Thursday, July 20, 2017

Breaking news: Netanyahu rushes to security meet as Temple Mount tensions surge

Netanyahu rushes to security meet as Temple Mount tensions surge: PM convenes security chiefs upon arrival back in Israel as they continue to debate removing controversial metal detectors from holy site

Returning to Israel on Thursday from a visit to Hungary, Prime Minister Benjamin Netanyahu rushed straight from the airport to the Defense Ministry in Tel Aviv to meet his security chiefs in a bid to defuse mounting Muslim anger over metal detectors on the Temple Mount.

The meeting comes ahead of Friday prayers when tens of thousands of worshipers are expected to converge on the the flashpoint holy site, sparking fears of bloodshed, a week after the killing of two Israeli police officers at the site by three Arab Israelis.

At the meeting, scheduled for 8 p.m., officials were set discuss whether to remove the detectors that were placed at the Temple Mount after the killings that were launched from within the holy site.

There are divisions among the Israelis, with the police and Public Security Minister Gilad Erdan in favor of leaving the metal detectors in place, while the Shin Bet and the IDF favor removing them, fearing widespread unrest if they remain.

Police were preparing for the eventuality that the security officials will decided that the metal detectors remain in place, Channel 2 reported. Massive reinforcements have been sent to Jerusalem, while police are also said to be planning to limiting the number of Muslim worshipers allowed to enter the Temple Mount and blocking entry to the capital from other areas of the country.

Thousands of troops and police are slated to be deployed in Jerusalem and the West Bank, according to a Channel 2 news report.

Earlier Erdan, whose ministry includes responsibility for the Israel Police, said the metal detectors are essential to maintain security, despite a Muslim call for mass protests in the city if they are not removed.

Erdan told Army Radio that Netanyahu will rule on the issue after he holds the security consultations.

But Erdan rejected Arab accusations that new Israeli security measures are an attempt to expand control over the site and insisted they are necessary to carry out proper security checks.

“The Israeli police needs these metal detectors so the security checks can give a proper response to the security considerations,” he said. “I assume there are contacts internationally to try to calm the situation, but in my eyes there is no reason why the situation should not be calm.”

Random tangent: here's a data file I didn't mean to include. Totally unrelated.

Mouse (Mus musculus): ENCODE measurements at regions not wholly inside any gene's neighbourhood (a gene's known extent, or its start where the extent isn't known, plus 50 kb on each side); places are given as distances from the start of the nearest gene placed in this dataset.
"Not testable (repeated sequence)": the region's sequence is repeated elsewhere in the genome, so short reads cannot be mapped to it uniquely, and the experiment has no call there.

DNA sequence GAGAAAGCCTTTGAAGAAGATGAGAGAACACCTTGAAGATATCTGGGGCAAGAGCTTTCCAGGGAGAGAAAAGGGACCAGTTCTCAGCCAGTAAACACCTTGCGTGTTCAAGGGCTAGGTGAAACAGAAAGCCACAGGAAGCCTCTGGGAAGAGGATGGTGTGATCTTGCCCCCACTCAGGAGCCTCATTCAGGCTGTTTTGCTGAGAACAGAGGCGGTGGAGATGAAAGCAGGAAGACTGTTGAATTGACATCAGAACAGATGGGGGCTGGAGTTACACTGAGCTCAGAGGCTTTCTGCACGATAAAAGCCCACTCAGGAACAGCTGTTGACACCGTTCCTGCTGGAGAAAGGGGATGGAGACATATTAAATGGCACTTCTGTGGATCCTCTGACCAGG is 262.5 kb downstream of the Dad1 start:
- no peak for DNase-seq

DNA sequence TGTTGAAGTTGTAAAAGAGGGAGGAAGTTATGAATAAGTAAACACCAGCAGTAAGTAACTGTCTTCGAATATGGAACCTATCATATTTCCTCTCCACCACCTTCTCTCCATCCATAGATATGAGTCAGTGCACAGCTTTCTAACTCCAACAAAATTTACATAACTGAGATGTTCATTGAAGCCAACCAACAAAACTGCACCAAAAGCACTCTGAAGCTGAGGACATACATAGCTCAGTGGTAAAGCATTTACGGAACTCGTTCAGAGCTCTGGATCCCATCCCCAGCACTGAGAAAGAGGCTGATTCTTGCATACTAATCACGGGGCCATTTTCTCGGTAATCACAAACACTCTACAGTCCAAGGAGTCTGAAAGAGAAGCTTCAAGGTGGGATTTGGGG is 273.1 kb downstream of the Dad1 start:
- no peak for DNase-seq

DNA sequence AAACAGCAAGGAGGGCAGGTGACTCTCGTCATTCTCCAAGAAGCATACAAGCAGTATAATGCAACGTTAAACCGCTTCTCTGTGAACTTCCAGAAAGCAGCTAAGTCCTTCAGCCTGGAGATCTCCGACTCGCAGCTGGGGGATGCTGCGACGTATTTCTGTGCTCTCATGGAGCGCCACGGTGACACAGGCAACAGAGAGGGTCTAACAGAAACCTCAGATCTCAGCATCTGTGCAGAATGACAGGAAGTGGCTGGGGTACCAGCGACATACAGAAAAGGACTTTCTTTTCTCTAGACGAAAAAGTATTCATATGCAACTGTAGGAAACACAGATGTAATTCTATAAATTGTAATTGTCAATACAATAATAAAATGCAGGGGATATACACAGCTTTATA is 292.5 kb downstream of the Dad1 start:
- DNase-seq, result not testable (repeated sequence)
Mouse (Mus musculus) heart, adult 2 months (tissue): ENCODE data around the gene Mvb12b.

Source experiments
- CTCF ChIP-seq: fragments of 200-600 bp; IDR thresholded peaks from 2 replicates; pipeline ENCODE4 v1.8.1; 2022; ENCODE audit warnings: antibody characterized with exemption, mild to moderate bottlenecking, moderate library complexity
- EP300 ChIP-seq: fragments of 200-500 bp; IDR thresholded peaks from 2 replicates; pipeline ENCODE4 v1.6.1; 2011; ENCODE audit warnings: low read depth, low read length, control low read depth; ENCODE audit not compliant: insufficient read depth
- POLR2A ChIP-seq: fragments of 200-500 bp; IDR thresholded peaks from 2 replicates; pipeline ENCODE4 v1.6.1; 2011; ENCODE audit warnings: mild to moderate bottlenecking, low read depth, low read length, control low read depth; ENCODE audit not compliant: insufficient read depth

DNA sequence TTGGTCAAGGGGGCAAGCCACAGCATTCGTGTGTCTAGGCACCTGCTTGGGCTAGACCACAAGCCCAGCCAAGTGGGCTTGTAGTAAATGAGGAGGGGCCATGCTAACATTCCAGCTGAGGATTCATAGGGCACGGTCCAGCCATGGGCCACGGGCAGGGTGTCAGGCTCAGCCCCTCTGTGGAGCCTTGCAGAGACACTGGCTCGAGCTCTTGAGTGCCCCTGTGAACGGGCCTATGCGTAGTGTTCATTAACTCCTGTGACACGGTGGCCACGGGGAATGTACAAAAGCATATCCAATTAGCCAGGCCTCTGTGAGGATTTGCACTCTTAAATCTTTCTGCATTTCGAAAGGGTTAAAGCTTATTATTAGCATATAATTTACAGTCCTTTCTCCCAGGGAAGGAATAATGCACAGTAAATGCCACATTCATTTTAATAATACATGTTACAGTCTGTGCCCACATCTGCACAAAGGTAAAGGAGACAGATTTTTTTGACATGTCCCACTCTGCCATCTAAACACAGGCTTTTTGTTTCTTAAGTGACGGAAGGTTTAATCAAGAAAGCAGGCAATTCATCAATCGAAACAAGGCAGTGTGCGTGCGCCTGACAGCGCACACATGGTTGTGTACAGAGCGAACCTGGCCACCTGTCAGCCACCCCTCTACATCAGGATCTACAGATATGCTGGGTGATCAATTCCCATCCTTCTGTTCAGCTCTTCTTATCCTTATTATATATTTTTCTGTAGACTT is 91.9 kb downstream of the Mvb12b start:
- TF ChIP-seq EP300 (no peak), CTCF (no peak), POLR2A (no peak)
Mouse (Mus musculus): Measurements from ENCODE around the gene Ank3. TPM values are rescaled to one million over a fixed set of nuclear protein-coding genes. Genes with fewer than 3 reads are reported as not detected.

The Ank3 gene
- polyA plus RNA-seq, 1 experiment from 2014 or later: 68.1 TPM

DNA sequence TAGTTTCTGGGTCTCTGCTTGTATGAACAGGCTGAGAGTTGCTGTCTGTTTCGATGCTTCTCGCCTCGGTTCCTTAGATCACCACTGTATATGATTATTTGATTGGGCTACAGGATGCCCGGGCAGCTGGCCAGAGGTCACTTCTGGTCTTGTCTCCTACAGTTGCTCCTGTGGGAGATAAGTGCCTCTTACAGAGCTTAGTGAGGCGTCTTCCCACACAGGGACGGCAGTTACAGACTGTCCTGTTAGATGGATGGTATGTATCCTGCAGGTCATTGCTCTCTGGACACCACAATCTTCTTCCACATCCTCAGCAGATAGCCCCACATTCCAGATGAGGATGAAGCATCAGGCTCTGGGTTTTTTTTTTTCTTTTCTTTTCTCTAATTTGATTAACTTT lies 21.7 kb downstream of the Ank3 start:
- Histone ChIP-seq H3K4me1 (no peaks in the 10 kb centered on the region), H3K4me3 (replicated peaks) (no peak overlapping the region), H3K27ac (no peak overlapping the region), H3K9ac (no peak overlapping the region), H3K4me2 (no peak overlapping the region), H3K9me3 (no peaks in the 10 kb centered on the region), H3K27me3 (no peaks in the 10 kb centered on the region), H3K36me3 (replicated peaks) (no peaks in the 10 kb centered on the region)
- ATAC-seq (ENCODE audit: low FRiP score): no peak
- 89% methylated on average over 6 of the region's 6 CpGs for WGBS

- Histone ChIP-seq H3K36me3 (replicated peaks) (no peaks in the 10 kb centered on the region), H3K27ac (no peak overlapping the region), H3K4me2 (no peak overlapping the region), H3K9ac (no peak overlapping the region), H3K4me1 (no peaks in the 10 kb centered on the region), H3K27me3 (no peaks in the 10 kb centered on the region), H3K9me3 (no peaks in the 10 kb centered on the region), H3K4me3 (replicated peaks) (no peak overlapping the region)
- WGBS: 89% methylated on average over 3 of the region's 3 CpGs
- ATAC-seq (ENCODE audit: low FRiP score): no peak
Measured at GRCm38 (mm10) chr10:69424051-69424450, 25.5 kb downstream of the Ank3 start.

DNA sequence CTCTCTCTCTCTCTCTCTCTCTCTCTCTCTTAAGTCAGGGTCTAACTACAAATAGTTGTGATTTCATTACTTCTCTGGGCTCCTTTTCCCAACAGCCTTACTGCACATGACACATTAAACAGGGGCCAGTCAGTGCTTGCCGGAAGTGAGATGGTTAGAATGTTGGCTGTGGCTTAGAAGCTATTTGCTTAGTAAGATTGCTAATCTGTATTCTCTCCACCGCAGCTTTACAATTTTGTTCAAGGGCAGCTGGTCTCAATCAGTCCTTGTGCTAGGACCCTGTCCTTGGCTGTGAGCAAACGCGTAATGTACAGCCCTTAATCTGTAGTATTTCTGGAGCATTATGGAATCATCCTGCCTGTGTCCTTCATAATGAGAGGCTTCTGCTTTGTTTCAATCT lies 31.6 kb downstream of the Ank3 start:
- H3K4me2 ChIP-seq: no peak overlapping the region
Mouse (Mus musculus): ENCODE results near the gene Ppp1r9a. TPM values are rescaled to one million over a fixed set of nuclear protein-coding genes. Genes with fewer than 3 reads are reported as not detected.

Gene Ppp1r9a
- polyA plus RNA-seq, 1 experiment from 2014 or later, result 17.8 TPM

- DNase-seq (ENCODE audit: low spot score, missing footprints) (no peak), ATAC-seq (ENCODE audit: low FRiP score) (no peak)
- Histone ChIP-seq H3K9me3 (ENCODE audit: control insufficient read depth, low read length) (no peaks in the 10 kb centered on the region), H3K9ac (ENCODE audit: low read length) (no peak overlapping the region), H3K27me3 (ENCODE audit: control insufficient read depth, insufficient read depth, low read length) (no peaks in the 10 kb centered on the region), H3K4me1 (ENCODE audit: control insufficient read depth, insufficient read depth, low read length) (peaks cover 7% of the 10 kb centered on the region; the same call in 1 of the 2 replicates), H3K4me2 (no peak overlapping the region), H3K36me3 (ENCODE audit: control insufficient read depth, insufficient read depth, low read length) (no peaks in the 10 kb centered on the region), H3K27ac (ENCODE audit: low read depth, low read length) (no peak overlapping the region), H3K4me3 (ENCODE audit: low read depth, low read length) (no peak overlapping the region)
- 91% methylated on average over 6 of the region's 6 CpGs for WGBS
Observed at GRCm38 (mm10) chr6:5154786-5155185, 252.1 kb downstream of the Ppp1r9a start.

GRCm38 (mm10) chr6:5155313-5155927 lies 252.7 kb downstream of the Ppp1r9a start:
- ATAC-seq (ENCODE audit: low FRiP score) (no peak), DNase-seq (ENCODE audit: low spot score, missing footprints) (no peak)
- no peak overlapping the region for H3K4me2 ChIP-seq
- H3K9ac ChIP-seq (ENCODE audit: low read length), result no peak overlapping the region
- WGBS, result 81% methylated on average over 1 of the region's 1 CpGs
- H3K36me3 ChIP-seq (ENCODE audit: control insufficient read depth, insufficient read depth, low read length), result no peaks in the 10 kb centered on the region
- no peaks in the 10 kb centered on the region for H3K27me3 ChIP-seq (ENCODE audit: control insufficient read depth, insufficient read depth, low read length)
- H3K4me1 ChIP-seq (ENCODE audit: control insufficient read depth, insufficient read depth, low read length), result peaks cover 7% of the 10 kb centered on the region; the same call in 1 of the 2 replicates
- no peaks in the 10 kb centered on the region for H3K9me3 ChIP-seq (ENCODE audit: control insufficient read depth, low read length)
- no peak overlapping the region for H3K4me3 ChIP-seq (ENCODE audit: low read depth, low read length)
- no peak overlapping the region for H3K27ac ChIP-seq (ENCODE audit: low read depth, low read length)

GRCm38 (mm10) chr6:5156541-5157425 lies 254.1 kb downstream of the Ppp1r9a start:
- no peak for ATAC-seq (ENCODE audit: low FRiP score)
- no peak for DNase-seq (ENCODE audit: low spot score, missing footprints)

Earlier Thursday, police released videos of the terrorists and an accomplice smuggling the weapons used in the attack onto the Temple Mount without going through any security checks.

Since the appearance of the detectors there have been daily protests outside the Lion’s Gate entrance to the Temple Mount compound, the scene of the deadly terror attack. Many Muslim worshipers have refused to pass through the detectors and have instead prayed outside the gate.

There have also been violent clashes between rioters and police in various East Jerusalem neighborhoods.

Hamas on Thursday called for mass protests on Friday against the metal detectors.

In a televised speech, Hamas leader Ismail Haniyeh urged Palestinians to participate in a “day of rage” against the stepped up security measures, which were imposed after a Palestinian shooting attack that left two Israeli police officers dead.

Israel initially closed the site, known to Muslims as the Noble Sanctuary and to Jews as the Temple Mount following last Friday’s shooting attack. The compound, which houses the Al-Aqsa mosque, was reopened Sunday with metal detectors installed, a step Palestinians protest as a change to the longstanding status quo.

On Wednesday both Palestinian and Israeli sources said a US-brokered compromise could see the walk-through metal detector gates cleared from the holy site as demanded by Jordanian and Palestinian clerics. Instead, police would use hand-held metal detector wands (similar to those employed by security guards at Israeli malls), but only on those deemed to be suspicious.

Israeli security officials have yet to agree to implementation of the plan, according to reports at the time.

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